I like hot weather but not this hot

Bart Heenk, Jul 20, 2022 11:06:50 AM

Like many people I enjoy a nice Summer's day. There is arguably nothing better than having a cool drink in hand (a G&T springs to mind) on a warm evening. However, this is something which we do not experience much of in the UK. Our weather can be famously described as temperate, with a significant amount of rainfall (historically when Wimbledon is on). The recent hot (an understatement?) weather is therefore uncharacteristic of our climate and should not be taken lightly. I say this weather should not be taken lightly because there is unquestionable evidence it is due to the climate crisis affecting our whole world as we speak and the gradual warming of our planet. I am not being sensationalist or overdramatic but am merely reasserting what most climate scientists are currently saying and have been saying for many years, this article from the BBC succinctly sums up the scientific consensus on this issue. According to the IPCC (Intergovernmental Panel on Climate Change) we are living in the hottest period for 125,000 years, which if that is not significant evidence of climate change then I really don’t know what is.   

The effects of climate disasters on europe

In the UK this weather has had a considerable effect on national infrastructure as it struggles to cope with weather so uncharacteristically hot. I am mainly thinking about public transport, in particular trains which have caused many people delays and a reduced service on most major train providers. The other effect is of course on health as many people (especially the elderly but it can affect anyone) struggle to deal with weather so unfamiliar to them. We have also seen a number of fires breaking out across London, due to the incredibly dry scrubland, which have caused some concern across the Capital. However, what we are seeing in Europe is arguably a lot worse than what we are seeing here in the UK. The devastating wildfires currently affecting much of Southern Europe (with more than 30,000 forced to flee in France alone) shows that the climate crisis has very much begun, as highlighted in this article by the FT.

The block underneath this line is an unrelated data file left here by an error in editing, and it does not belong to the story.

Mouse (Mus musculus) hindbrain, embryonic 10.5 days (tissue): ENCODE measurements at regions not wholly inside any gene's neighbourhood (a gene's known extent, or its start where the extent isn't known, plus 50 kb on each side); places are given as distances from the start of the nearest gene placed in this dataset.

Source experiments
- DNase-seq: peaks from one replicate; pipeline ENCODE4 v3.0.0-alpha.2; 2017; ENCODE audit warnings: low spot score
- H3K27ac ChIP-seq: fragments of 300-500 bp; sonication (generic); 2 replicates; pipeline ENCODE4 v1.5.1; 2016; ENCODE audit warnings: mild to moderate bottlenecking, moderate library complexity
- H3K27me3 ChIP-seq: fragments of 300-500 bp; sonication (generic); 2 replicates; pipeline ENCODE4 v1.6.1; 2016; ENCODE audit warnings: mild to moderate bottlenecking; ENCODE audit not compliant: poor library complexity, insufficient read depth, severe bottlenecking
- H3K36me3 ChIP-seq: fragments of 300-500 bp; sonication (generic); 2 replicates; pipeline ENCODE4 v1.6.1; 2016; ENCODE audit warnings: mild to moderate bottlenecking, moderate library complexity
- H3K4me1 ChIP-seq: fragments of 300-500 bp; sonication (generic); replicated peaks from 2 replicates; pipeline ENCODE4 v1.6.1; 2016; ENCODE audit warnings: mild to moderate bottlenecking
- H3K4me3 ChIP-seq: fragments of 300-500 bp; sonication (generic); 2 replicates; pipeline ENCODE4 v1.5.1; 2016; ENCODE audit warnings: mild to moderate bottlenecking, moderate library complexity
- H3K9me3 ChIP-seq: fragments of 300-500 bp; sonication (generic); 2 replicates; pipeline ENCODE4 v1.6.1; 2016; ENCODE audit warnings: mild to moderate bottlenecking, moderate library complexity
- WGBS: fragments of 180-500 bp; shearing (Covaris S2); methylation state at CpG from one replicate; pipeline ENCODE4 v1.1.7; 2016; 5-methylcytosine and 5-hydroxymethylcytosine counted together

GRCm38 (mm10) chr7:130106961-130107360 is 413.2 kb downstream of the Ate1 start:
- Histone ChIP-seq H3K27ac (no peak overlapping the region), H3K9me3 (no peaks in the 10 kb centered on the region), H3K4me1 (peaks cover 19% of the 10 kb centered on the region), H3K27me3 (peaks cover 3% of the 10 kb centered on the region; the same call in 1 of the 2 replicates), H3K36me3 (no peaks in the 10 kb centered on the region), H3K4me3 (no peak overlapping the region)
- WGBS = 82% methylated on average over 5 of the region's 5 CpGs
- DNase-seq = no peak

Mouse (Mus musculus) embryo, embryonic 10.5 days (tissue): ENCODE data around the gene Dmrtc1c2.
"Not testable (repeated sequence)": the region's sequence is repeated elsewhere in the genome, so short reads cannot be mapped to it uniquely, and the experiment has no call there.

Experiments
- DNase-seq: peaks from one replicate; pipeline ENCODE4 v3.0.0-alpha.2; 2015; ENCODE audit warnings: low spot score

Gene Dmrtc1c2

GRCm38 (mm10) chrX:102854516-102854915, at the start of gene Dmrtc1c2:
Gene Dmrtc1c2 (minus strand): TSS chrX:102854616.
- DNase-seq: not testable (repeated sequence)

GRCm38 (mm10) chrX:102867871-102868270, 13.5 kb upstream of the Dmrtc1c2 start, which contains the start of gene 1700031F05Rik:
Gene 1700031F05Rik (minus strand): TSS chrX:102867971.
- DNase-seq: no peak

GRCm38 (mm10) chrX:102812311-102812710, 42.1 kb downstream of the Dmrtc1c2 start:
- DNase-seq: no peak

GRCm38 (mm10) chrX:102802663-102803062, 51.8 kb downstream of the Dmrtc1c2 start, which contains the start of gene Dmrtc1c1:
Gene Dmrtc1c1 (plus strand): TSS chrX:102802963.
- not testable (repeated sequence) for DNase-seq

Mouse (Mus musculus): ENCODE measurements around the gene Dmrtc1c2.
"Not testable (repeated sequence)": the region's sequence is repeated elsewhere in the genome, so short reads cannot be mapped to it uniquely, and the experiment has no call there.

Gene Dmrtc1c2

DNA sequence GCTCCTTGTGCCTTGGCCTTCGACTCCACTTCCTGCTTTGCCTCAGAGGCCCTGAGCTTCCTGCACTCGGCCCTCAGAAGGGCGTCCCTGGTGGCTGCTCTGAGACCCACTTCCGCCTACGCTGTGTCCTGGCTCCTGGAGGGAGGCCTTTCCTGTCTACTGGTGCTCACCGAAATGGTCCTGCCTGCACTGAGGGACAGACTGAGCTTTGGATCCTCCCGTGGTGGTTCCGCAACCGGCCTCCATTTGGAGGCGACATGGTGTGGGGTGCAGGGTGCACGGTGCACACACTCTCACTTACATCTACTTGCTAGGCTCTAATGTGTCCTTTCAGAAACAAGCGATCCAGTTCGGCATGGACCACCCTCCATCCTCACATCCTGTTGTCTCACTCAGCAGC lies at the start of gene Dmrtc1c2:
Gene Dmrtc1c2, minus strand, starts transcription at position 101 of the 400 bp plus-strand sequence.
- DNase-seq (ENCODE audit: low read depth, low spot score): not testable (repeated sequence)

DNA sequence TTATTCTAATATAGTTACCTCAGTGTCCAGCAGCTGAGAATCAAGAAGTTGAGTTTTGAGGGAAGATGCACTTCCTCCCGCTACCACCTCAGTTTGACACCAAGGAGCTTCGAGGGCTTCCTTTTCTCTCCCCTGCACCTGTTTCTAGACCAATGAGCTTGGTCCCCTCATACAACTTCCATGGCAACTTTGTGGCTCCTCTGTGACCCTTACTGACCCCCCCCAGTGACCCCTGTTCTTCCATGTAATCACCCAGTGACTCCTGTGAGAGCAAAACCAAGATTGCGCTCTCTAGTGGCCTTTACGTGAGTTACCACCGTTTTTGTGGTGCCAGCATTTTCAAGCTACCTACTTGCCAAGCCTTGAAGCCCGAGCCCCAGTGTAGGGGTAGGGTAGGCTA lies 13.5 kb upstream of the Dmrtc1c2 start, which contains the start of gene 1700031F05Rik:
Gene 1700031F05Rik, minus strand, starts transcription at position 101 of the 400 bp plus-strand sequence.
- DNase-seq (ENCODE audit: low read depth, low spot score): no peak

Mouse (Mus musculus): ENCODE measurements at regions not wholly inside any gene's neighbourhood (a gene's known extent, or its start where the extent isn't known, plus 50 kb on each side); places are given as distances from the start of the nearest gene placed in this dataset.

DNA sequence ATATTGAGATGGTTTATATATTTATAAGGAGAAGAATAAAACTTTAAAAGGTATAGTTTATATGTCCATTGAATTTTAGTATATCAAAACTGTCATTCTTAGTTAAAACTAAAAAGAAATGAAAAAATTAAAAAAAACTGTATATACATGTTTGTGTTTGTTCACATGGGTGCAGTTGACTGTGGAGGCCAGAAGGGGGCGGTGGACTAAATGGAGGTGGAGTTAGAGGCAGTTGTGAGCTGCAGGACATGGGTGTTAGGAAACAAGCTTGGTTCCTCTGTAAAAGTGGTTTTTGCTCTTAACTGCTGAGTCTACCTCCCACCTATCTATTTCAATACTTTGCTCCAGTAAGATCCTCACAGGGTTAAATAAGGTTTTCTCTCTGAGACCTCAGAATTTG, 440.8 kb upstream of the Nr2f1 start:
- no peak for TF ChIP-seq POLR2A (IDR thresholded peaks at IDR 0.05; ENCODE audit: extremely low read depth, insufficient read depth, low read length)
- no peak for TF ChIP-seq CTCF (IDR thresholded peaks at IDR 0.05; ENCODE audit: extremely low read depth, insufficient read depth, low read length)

Why and how crisis management planning can help

Most financial service professionals (including institutional investors and Fiduciary/ Asset Managers) include climate risk as an integral part of risk management. However, we at Avida firmly believe that an organisation should also plan and prepare a comprehensive crisis management plan which should include climate disasters as a potential crisis affecting the business continuity of an organisation. Our thinking about crisis management has been influenced by the military adage of ‘no plan survives the first enemy contact’ which military commanders know all too well. Because no crisis is identical to the one you have planned for, there is a need to develop resilient adaptation to a crisis situation. This can be developed through scenario planning, war gaming and crisis management simulations, all of which are lessons also developed through military thinking. People react more effectively to crises once they have experienced a crisis (simulation) before. It makes them more resilient, because they build up intellectual ‘muscle memory’ that will help recognise a potential crisis and act effectively when a crisis occurs. An example of a particular climate disaster affecting institutional investors and their providers is a flood or wildfire affecting a large infrastructure investment. Having prepared for a crisis such as this will help mitigate the effect of such an event on an organisation. 

Key lesson

One key lesson learned in managing crises is information gathering and interpreting the consequences and the impact of certain events. A specific challenge in managing the climate crisis is the collection of proper data and information which can be relied upon. For this reason, Avida International is organising a series of webinars with industry experts in order to help our institutional clients improve their understanding and in turn improve their decision making. Check out our latest webinar with Anna Mikulska from the Baker Institute here. We also had a fascinating webinar with Stephane Lamoine from Beam Earth who spoke about innovative climate technologies which can you read about here.

We at Avida have successfully been helping our clients to be better prepared for a crisis for over a decade.  Please get in touch with either myself or my colleague Paul Boerboom to see how we can help you.

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